• Nurture: Provide student centered support by helping students discover their unique talents, interests, and abilities. We build excellence through strengths.

Your Elementary School Counselor

What does an elementary school counselor do?

• Counsels individual students in brief sessions to facilitate transition from home to school, to build positive attitudes, self-understanding, and self-reliance.  *Refers to EPSDT/outside counseling as needed

• Teaches Character Education guidance lessons 

• Conducts small group counseling sessions 

• Consults with parents and families regarding concerns

• Consults with teachers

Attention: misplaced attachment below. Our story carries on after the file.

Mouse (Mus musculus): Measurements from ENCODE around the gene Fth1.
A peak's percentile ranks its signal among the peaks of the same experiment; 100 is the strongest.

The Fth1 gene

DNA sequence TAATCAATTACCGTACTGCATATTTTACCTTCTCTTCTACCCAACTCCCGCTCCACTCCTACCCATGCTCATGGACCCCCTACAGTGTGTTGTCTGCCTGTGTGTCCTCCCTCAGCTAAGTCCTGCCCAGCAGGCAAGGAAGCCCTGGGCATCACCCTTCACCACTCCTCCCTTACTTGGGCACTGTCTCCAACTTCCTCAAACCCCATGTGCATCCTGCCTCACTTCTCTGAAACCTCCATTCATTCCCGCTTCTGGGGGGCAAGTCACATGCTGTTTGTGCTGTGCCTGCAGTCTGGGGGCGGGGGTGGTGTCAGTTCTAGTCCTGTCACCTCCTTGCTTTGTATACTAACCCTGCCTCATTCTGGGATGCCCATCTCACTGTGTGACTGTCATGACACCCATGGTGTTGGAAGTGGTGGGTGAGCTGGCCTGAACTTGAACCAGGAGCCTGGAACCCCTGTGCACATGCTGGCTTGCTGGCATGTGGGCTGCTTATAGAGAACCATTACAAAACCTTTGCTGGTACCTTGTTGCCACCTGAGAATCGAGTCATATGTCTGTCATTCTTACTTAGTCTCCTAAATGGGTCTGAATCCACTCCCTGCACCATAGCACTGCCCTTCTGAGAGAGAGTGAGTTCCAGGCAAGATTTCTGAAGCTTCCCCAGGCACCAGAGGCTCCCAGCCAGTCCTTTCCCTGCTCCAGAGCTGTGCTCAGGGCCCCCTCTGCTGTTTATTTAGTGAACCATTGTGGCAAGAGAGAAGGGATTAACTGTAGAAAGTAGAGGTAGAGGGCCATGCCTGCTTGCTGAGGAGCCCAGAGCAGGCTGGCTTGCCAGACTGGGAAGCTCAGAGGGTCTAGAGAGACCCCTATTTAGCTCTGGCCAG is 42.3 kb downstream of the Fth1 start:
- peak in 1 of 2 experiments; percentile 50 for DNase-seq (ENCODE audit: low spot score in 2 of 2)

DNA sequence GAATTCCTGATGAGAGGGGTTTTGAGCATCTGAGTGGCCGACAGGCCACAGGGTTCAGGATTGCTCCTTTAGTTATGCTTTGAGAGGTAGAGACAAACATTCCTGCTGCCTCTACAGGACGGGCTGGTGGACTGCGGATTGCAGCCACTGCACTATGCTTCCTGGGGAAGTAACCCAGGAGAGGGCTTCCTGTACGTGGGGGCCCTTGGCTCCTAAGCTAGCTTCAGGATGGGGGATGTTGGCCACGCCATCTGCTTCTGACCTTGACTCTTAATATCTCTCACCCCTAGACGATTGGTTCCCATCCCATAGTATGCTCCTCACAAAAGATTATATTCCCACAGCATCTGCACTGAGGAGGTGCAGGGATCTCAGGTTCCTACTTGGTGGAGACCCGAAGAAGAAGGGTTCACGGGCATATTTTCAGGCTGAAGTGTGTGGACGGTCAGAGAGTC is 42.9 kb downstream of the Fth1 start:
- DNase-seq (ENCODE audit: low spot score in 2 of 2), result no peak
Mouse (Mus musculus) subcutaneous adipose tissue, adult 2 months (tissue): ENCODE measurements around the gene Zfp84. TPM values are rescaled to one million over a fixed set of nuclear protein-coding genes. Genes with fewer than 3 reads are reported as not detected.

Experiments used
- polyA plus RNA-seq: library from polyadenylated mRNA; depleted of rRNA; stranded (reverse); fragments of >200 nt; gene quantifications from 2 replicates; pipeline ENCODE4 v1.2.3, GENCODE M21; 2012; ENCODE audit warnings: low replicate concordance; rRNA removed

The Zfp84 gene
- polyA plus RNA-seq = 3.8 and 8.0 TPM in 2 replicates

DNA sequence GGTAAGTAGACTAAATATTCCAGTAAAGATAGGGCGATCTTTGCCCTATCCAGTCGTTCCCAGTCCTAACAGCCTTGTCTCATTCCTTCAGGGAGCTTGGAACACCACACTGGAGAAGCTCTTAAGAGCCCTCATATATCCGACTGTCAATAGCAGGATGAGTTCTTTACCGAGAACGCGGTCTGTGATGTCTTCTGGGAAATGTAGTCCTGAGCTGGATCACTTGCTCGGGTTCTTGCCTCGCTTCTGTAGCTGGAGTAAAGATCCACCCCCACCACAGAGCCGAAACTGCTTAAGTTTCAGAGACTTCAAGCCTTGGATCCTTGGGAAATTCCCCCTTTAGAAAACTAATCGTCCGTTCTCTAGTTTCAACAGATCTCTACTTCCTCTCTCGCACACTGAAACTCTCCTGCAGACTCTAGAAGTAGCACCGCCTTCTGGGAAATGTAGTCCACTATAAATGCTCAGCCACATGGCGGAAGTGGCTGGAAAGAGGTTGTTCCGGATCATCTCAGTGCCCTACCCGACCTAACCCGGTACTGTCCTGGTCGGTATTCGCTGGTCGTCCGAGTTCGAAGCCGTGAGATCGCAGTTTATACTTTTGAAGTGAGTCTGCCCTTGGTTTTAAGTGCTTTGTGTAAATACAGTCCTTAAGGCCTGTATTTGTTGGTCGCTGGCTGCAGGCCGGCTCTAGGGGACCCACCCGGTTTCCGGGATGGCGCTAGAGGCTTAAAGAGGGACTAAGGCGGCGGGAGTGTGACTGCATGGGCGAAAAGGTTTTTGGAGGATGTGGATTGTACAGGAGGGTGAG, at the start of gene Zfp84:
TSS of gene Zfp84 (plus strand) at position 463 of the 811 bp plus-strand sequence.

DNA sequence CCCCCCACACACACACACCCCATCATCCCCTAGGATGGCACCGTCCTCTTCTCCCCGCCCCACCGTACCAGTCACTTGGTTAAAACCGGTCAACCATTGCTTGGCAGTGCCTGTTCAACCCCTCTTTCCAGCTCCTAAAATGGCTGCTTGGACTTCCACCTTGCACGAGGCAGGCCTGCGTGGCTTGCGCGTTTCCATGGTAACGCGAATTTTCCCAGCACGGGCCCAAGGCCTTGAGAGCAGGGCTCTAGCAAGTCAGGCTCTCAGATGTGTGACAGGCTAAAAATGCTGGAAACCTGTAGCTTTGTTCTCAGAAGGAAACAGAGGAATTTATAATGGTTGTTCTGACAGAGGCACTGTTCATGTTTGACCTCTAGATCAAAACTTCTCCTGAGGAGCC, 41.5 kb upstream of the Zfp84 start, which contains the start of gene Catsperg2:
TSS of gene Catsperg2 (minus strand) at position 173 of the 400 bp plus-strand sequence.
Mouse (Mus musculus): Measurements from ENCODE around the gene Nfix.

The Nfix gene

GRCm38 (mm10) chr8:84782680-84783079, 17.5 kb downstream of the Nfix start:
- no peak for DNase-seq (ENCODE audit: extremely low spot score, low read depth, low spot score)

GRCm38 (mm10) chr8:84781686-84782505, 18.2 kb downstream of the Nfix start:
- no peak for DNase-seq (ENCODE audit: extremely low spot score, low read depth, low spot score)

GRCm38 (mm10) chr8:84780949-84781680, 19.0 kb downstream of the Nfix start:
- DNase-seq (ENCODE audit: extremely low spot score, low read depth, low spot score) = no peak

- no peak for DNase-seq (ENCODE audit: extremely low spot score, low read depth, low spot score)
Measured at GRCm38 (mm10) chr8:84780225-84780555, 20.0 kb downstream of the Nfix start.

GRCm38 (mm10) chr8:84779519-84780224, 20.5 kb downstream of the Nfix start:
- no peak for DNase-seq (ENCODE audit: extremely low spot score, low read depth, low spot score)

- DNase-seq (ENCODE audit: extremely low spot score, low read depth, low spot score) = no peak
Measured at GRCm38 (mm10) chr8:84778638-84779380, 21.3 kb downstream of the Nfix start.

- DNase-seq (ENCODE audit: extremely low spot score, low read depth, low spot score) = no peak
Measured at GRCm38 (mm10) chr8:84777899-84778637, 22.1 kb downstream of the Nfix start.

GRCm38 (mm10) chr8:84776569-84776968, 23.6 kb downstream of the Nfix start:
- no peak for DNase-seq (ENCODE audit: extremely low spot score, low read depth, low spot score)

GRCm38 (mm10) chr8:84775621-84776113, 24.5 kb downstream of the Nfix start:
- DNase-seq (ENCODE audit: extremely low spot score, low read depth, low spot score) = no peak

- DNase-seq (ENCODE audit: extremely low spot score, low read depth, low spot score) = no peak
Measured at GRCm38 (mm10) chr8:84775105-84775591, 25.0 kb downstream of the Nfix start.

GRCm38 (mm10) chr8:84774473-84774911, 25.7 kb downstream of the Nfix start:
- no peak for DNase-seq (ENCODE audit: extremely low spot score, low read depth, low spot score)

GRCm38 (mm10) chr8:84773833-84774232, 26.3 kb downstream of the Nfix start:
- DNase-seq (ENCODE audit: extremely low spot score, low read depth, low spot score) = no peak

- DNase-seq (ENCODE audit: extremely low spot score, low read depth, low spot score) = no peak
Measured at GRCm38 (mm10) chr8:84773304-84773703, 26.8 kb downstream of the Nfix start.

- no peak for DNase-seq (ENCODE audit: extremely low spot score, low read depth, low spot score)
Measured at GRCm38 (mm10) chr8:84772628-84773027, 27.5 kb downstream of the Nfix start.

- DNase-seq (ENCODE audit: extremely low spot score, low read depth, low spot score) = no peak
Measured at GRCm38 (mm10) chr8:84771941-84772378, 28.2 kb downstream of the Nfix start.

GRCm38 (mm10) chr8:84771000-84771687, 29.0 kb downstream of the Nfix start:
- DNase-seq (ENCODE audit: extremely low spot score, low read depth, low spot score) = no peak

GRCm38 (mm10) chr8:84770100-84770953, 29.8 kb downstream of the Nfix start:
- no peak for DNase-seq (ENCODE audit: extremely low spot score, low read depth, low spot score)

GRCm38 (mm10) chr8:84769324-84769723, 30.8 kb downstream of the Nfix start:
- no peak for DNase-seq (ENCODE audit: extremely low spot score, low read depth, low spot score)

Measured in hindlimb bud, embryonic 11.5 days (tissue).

• Provides information on community resources for families.

• Organizes and implements parent and teacher training or in-service activities. 

• Provides support during personal crisis

• Promotes a positive and safe school climate

• Is a Visible, Proactive, Positive, Support for ALL Staff and Students 

Parent Resources

  • PARENT TOOLKIT: http://www.parenttoolkit.com/
  • ATTENDANCE: Attendance Matters http://www.attendanceworks.org/
  • COLLEGE & CAREER California Career Zone: Fun site for kids and teens to learn about different career fields, take career inventories, and learn about what kind of careers can support their financial aspirations.
    • Know How 2 Go: Information for middle schoolers about what to do now to prepare for college.
    • Planning for Parents: How to help your elementary or middle schooler prepare for college.